Want to read more books in 2024? We’ve got some suggestions for you.

Some big authors are putting out new books this year.

By Sarah AschJanuary 1, 2024 9:30 am, ,

The new year means lots of folks have made resolutions. And if yours is to read more books, we’ve got you covered.

The Texas Standard takes book coverage very seriously, and we wanted to preview some of the big releases readers can look forward to in 2024.

To give us a look at the year ahead, we turned to Steph Opitz, the director of Strategic partnerships at Bookshop.org, an online retailer that supports local independent bookstores.

Books for younger readers

– “Ahoy!” by Sophie Blackall

“The premise is that some kids are supposed to clean and they come up with a distraction from their parents, which is very relatable in my own home. So I’m really excited to get this book,” Opitz said. “And Sophie is a celebrated author and illustrator. She’s always coming out with great books.”

YA books

– “A Drop of Venom” by Sajni Patel

“It’s a retelling of Medusa combined with Indian folklore – I love a good retelling, and this one has a lot of feminist rage and just kind of fun visual elements,” Opitz said. “And I think it’s going to be a big one for the teens and for those of us that are still teens on the inside.

“Even if you’re an adult, you can read [young adult books]. There’s a lot of fans out there that love the YA books.”

Sophomore novels

– “Wandering Stars” by Tommy Orange

“Tommy Orange was the bestselling acclaimed writer of ‘There There,’ which was probably one of the books that I recommended most in the last five years,” Opitz said. “And ‘Wandering Stars’ is kind of a sequel to ‘There There,’ but it jumps around in time and goes further back and then catches up with the present day.”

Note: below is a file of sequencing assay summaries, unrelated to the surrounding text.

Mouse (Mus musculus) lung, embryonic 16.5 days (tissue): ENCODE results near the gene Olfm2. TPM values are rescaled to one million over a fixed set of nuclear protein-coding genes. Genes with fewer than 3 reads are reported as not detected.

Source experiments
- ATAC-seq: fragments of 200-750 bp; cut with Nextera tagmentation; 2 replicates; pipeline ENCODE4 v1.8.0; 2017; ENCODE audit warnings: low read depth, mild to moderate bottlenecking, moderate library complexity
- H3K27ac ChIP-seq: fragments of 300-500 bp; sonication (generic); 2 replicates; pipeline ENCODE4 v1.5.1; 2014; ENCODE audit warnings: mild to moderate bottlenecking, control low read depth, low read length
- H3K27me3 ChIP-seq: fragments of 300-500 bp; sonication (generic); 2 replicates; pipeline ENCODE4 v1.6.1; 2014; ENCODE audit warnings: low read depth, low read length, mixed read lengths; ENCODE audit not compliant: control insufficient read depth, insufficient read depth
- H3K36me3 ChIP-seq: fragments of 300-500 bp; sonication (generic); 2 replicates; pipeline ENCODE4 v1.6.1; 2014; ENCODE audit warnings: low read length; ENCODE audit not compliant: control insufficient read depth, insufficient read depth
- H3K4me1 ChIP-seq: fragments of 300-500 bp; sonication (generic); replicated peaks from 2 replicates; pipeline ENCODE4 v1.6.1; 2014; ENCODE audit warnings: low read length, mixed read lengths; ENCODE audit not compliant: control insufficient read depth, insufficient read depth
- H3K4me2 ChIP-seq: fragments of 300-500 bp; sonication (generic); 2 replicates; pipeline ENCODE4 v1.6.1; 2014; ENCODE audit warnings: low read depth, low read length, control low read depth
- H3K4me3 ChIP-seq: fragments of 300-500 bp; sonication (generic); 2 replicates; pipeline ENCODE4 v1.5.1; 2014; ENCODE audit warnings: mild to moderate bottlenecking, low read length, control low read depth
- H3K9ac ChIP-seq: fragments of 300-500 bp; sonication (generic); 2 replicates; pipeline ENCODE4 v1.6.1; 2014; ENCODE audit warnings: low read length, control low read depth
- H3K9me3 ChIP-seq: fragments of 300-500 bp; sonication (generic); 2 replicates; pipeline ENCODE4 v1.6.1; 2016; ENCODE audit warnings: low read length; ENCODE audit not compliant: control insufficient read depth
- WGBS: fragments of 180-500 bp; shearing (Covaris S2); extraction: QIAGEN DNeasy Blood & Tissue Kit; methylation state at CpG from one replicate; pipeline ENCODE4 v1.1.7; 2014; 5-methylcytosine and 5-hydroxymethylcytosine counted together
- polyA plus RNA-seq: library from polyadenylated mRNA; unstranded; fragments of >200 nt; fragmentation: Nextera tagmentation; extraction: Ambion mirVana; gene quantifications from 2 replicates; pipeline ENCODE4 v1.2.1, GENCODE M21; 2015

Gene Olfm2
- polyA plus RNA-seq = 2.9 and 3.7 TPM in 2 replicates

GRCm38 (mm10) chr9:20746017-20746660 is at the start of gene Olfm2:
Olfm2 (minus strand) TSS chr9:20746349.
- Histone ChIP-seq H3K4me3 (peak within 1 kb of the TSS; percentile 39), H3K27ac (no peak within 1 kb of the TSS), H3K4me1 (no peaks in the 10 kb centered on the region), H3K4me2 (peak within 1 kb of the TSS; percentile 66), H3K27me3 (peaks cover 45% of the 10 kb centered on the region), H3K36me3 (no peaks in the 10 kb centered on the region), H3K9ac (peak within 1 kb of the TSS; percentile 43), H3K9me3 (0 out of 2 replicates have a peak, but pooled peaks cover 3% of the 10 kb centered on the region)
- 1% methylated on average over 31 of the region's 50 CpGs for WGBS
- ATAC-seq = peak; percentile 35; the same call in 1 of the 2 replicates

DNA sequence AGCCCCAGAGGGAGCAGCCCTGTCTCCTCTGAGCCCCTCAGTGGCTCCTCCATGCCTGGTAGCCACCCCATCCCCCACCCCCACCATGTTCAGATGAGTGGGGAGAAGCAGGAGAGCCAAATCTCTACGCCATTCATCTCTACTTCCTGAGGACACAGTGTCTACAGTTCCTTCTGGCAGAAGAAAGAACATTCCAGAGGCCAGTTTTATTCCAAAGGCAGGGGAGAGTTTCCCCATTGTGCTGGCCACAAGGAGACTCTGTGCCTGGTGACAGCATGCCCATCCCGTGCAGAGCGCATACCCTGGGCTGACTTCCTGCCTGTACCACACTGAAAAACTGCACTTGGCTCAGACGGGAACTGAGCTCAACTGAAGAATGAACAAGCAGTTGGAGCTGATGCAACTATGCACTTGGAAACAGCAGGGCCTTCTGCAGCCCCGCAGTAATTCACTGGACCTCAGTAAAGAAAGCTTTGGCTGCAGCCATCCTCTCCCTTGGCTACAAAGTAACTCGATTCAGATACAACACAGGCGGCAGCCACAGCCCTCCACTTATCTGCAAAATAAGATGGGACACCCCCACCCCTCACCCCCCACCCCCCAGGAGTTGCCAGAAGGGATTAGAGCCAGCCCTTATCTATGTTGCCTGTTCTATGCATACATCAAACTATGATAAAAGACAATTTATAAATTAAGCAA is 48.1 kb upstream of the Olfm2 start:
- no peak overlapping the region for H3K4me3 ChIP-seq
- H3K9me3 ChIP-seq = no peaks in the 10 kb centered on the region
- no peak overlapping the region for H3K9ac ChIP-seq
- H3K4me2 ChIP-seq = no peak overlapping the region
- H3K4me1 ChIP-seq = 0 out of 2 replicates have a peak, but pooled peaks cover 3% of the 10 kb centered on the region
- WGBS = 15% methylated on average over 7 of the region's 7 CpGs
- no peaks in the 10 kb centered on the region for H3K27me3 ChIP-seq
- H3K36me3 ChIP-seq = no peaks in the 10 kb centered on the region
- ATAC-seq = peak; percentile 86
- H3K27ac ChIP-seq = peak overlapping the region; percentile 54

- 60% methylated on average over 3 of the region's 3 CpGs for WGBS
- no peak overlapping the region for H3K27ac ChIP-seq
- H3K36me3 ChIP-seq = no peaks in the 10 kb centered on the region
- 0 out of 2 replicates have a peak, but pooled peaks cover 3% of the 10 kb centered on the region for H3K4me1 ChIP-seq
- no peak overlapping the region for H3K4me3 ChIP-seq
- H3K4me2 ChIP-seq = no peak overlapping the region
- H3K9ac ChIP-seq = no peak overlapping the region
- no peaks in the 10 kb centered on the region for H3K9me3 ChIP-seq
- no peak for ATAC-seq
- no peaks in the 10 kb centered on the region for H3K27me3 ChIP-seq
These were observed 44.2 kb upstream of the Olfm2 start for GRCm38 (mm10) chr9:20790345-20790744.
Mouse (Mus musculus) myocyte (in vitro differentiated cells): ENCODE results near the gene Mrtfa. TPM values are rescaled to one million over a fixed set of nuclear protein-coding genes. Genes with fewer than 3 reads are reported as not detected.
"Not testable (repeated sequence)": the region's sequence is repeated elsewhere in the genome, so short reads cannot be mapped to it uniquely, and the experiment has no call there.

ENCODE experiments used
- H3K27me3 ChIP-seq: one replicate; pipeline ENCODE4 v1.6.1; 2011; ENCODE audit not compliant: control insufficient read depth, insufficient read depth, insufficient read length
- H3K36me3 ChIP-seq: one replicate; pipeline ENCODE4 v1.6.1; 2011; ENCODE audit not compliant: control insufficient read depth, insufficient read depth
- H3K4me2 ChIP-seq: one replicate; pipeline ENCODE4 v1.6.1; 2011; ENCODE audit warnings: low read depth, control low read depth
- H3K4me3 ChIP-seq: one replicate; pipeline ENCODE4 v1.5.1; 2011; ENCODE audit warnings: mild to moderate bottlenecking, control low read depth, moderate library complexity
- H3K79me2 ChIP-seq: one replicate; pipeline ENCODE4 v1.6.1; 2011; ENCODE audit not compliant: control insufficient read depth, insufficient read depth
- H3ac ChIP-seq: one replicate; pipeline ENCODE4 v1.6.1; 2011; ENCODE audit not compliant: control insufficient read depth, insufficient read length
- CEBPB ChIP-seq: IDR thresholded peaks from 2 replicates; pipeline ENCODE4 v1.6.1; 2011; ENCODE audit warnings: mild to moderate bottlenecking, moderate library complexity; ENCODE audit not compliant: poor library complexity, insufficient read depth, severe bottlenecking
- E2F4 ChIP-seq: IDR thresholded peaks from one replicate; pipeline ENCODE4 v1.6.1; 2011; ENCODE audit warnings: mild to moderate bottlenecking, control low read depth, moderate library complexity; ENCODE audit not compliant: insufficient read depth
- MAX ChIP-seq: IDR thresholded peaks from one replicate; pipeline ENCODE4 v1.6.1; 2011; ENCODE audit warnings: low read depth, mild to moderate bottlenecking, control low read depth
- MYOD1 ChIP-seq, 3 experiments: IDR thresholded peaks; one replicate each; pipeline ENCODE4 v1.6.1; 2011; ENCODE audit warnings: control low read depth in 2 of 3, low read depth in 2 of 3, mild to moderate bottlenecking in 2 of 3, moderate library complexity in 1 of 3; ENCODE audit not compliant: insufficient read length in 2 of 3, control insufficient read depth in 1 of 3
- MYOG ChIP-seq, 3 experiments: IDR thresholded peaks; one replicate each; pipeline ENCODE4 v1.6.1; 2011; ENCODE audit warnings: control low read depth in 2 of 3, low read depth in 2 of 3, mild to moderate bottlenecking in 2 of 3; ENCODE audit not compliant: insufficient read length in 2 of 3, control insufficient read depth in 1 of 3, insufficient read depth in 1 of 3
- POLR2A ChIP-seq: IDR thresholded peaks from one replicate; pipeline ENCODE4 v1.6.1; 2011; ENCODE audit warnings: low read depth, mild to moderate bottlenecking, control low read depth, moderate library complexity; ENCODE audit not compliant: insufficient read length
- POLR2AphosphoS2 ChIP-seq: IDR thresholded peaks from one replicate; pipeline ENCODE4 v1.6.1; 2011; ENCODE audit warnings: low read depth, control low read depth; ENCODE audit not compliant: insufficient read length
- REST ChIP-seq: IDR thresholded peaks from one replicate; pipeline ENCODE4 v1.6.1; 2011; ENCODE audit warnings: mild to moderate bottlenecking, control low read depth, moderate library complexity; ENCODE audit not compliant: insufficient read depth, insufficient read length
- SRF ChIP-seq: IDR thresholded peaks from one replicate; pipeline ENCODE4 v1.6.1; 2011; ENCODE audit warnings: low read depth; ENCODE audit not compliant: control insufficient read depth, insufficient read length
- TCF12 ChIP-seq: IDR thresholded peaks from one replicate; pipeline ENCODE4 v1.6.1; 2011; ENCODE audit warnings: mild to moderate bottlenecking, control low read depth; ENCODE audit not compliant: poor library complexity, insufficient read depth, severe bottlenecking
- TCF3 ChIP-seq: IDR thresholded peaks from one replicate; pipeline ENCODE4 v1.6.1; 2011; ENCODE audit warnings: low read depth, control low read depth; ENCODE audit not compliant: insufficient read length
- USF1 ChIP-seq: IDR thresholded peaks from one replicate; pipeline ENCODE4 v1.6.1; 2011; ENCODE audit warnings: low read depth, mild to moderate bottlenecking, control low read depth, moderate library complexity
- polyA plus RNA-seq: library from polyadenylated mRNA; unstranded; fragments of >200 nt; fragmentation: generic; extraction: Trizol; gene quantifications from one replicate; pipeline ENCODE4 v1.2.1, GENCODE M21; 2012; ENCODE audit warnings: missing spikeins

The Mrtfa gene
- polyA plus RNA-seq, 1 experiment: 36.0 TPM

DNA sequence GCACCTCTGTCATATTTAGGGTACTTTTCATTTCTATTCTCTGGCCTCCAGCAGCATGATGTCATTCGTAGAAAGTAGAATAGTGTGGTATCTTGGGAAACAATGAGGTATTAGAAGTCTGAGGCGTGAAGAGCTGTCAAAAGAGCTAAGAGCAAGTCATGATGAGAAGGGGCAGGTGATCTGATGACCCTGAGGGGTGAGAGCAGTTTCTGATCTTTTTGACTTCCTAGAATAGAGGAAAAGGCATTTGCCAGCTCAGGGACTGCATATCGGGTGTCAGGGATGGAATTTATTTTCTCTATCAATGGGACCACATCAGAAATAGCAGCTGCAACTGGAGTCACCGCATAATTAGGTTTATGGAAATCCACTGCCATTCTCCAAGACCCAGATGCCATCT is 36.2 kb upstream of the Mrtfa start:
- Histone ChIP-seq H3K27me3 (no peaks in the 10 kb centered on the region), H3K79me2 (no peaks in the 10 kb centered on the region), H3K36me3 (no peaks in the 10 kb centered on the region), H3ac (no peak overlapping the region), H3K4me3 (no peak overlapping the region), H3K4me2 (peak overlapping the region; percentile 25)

– “Come & Get It” by Kiley Reid

“Her book, ‘Such a Fun Age,’ was another big one – it was a Booker Prize finalist; it was the Reese Witherspoon Book Club pick,” Opitz said. “Her new book, ‘Come & Get It,’ takes place in 2017 at the University of Arkansas. It has a lot of different characters, but it kind of circles around a visiting teacher, a visiting professor and an RA in the dorm.

“Kiley always kind of looks at race from a lot of different angles. And she is just one to ask really provocative questions. So I feel like it’ll be a good book club for people.”


– “The Demon of Unrest: A Saga of Hubris, Heartbreak, and Heroism at the Dawn of the Civil War” by Erik Larson

“I have to say, I’m late to the Erik Larson train, but I did just read ‘Devil in the White City,’ and I see what all the hype is about. And now I can’t wait for this next one,” Opitz said. “This book is really taking place between the election of Abraham Lincoln and up until the start of the Civil War. So it’s a tight timeline – it’s five months – but it’s really intense. It’s exciting. It’s terrifying. So I think this is going to be the book to pick for those of us that love a good nonfiction page turner.”

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